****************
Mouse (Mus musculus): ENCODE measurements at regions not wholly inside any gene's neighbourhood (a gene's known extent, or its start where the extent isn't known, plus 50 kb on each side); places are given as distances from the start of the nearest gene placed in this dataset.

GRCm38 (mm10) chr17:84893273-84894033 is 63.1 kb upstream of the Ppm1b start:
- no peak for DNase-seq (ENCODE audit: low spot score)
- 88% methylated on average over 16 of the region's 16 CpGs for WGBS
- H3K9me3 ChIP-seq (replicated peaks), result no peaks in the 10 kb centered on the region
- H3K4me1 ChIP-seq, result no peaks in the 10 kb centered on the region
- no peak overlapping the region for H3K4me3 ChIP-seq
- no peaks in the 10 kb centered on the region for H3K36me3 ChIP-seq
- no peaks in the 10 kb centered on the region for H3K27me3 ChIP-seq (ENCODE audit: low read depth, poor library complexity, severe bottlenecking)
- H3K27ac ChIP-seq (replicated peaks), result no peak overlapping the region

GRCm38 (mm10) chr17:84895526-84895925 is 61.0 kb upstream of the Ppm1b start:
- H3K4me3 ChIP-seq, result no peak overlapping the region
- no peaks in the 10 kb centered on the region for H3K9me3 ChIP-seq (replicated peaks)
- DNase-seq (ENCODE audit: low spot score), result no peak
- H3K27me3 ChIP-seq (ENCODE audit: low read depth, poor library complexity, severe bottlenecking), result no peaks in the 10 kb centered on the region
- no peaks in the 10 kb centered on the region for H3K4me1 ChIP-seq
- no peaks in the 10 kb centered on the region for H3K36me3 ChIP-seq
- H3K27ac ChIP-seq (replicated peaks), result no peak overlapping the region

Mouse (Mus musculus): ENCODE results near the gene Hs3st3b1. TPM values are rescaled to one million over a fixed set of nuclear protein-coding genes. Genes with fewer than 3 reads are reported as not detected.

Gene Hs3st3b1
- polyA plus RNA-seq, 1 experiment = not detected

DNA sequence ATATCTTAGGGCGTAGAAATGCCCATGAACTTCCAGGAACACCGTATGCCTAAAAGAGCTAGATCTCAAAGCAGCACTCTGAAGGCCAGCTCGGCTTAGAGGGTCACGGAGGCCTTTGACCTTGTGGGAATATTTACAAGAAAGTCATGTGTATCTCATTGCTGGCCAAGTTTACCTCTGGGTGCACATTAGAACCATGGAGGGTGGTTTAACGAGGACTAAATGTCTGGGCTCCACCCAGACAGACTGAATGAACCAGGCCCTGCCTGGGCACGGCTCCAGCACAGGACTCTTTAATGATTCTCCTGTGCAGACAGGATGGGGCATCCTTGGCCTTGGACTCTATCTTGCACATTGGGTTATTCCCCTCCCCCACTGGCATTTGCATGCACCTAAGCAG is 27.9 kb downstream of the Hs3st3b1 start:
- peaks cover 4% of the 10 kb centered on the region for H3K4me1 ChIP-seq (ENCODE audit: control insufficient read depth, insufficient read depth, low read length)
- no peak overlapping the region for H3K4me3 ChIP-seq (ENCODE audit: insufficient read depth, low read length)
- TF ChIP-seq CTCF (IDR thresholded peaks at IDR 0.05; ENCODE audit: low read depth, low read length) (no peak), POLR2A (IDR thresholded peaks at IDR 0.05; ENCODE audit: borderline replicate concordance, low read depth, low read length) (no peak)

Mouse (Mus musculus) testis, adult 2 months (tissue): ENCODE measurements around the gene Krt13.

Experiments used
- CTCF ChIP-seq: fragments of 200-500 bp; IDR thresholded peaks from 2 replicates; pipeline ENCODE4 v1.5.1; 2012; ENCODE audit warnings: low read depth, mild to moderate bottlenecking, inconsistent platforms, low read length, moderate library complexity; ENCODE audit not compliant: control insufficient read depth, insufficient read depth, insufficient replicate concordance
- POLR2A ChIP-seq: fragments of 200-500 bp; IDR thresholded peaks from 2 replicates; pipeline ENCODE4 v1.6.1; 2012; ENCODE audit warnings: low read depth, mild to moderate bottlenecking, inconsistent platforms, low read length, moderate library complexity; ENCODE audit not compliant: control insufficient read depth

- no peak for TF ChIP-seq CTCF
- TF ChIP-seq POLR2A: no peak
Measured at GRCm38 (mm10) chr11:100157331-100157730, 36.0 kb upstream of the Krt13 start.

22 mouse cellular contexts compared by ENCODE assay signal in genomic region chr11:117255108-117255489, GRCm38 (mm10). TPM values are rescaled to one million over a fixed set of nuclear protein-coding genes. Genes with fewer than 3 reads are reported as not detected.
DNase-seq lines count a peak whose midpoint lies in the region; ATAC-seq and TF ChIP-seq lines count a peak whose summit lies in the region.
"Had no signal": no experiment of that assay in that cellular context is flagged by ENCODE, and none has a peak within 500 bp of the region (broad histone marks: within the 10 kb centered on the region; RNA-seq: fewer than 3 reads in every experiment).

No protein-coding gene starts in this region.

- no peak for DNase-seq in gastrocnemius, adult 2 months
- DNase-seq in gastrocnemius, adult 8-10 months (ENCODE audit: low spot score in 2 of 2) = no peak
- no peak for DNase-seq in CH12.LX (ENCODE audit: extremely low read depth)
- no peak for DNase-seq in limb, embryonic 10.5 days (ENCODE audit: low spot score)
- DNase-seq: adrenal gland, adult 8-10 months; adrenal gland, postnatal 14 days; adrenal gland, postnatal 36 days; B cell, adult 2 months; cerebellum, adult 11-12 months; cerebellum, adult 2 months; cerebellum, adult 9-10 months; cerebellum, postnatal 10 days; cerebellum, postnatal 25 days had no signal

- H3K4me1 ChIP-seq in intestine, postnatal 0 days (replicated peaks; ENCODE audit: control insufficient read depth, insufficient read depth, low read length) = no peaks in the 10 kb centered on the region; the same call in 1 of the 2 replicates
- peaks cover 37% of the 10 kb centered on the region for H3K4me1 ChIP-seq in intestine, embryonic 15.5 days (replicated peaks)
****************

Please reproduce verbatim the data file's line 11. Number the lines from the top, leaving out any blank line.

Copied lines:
GRCm38 (mm10) chr17:84895526-84895925 is 61.0 kb upstream of the Ppm1b start: